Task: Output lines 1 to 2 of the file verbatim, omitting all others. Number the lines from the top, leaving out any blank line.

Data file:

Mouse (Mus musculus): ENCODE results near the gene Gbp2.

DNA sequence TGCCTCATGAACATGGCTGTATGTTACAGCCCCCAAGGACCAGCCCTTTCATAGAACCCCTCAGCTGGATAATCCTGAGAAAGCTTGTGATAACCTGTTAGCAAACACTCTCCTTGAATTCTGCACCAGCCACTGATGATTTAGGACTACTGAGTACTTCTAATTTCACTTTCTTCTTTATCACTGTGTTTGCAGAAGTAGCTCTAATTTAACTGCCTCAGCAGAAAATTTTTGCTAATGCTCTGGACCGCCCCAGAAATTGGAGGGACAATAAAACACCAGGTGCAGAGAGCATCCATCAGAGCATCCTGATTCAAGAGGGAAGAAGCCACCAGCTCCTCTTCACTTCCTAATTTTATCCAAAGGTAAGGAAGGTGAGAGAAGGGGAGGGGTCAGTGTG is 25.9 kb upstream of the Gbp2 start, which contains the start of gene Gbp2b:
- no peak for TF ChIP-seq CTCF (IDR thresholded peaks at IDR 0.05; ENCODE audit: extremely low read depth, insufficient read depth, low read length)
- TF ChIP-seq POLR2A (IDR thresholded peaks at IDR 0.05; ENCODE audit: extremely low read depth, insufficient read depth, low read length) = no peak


Mouse (Mus musculus): ENCODE results near the gene Gbp2.

DNA sequence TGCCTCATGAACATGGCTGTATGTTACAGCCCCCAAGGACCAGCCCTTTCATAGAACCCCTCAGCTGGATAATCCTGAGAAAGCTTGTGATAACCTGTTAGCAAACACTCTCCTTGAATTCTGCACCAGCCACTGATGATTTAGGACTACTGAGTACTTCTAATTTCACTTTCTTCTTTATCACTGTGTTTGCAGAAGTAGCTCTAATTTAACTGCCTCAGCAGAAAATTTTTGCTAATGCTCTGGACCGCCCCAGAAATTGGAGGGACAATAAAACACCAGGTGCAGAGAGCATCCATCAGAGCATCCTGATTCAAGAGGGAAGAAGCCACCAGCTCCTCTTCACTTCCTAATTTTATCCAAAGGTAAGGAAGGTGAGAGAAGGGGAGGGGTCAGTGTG is 25.9 kb upstream of the Gbp2 start, which contains the start of gene Gbp2b: